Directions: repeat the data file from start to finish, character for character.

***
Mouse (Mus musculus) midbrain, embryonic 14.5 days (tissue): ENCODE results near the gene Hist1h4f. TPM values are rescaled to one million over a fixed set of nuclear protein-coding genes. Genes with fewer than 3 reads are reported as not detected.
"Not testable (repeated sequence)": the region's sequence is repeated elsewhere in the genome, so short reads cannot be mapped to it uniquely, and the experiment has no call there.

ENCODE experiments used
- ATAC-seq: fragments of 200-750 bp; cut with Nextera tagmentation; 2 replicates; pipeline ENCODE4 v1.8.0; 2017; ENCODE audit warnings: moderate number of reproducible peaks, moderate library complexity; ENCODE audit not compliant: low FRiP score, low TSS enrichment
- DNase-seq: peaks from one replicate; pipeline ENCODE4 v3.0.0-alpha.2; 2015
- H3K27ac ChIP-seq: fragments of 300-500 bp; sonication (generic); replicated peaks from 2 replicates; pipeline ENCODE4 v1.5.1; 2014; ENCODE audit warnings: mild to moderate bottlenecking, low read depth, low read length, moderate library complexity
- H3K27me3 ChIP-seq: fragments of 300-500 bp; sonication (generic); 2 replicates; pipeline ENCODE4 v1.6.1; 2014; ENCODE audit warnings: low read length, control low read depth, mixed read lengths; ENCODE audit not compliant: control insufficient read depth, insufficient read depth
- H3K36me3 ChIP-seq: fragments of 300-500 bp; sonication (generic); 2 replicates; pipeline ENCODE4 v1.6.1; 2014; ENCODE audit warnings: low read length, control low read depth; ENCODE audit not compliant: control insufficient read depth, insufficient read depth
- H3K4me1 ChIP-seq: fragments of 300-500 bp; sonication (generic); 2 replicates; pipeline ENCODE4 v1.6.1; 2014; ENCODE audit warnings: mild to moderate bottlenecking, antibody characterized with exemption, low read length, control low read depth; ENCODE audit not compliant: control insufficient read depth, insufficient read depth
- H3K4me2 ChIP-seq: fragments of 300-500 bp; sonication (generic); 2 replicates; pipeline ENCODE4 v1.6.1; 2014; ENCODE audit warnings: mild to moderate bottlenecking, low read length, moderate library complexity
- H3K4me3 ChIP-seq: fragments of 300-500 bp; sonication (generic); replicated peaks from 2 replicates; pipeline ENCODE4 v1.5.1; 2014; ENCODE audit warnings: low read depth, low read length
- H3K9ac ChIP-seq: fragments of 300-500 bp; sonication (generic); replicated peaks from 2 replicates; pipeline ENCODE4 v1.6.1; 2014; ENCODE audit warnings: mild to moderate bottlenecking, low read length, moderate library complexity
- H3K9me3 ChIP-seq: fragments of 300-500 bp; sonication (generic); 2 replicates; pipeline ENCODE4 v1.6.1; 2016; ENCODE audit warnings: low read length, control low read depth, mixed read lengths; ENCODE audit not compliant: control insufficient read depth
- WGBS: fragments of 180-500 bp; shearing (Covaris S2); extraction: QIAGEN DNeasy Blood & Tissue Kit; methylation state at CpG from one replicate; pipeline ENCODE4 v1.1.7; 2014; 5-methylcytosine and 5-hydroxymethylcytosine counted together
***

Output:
Mouse (Mus musculus) midbrain, embryonic 14.5 days (tissue): ENCODE results near the gene Hist1h4f. TPM values are rescaled to one million over a fixed set of nuclear protein-coding genes. Genes with fewer than 3 reads are reported as not detected.
"Not testable (repeated sequence)": the region's sequence is repeated elsewhere in the genome, so short reads cannot be mapped to it uniquely, and the experiment has no call there.

ENCODE experiments used
- ATAC-seq: fragments of 200-750 bp; cut with Nextera tagmentation; 2 replicates; pipeline ENCODE4 v1.8.0; 2017; ENCODE audit warnings: moderate number of reproducible peaks, moderate library complexity; ENCODE audit not compliant: low FRiP score, low TSS enrichment
- DNase-seq: peaks from one replicate; pipeline ENCODE4 v3.0.0-alpha.2; 2015
- H3K27ac ChIP-seq: fragments of 300-500 bp; sonication (generic); replicated peaks from 2 replicates; pipeline ENCODE4 v1.5.1; 2014; ENCODE audit warnings: mild to moderate bottlenecking, low read depth, low read length, moderate library complexity
- H3K27me3 ChIP-seq: fragments of 300-500 bp; sonication (generic); 2 replicates; pipeline ENCODE4 v1.6.1; 2014; ENCODE audit warnings: low read length, control low read depth, mixed read lengths; ENCODE audit not compliant: control insufficient read depth, insufficient read depth
- H3K36me3 ChIP-seq: fragments of 300-500 bp; sonication (generic); 2 replicates; pipeline ENCODE4 v1.6.1; 2014; ENCODE audit warnings: low read length, control low read depth; ENCODE audit not compliant: control insufficient read depth, insufficient read depth
- H3K4me1 ChIP-seq: fragments of 300-500 bp; sonication (generic); 2 replicates; pipeline ENCODE4 v1.6.1; 2014; ENCODE audit warnings: mild to moderate bottlenecking, antibody characterized with exemption, low read length, control low read depth; ENCODE audit not compliant: control insufficient read depth, insufficient read depth
- H3K4me2 ChIP-seq: fragments of 300-500 bp; sonication (generic); 2 replicates; pipeline ENCODE4 v1.6.1; 2014; ENCODE audit warnings: mild to moderate bottlenecking, low read length, moderate library complexity
- H3K4me3 ChIP-seq: fragments of 300-500 bp; sonication (generic); replicated peaks from 2 replicates; pipeline ENCODE4 v1.5.1; 2014; ENCODE audit warnings: low read depth, low read length
- H3K9ac ChIP-seq: fragments of 300-500 bp; sonication (generic); replicated peaks from 2 replicates; pipeline ENCODE4 v1.6.1; 2014; ENCODE audit warnings: mild to moderate bottlenecking, low read length, moderate library complexity
- H3K9me3 ChIP-seq: fragments of 300-500 bp; sonication (generic); 2 replicates; pipeline ENCODE4 v1.6.1; 2016; ENCODE audit warnings: low read length, control low read depth, mixed read lengths; ENCODE audit not compliant: control insufficient read depth
- WGBS: fragments of 180-500 bp; shearing (Covaris S2); extraction: QIAGEN DNeasy Blood & Tissue Kit; methylation state at CpG from one replicate; pipeline ENCODE4 v1.1.7; 2014; 5-methylcytosine and 5-hydroxymethylcytosine counted together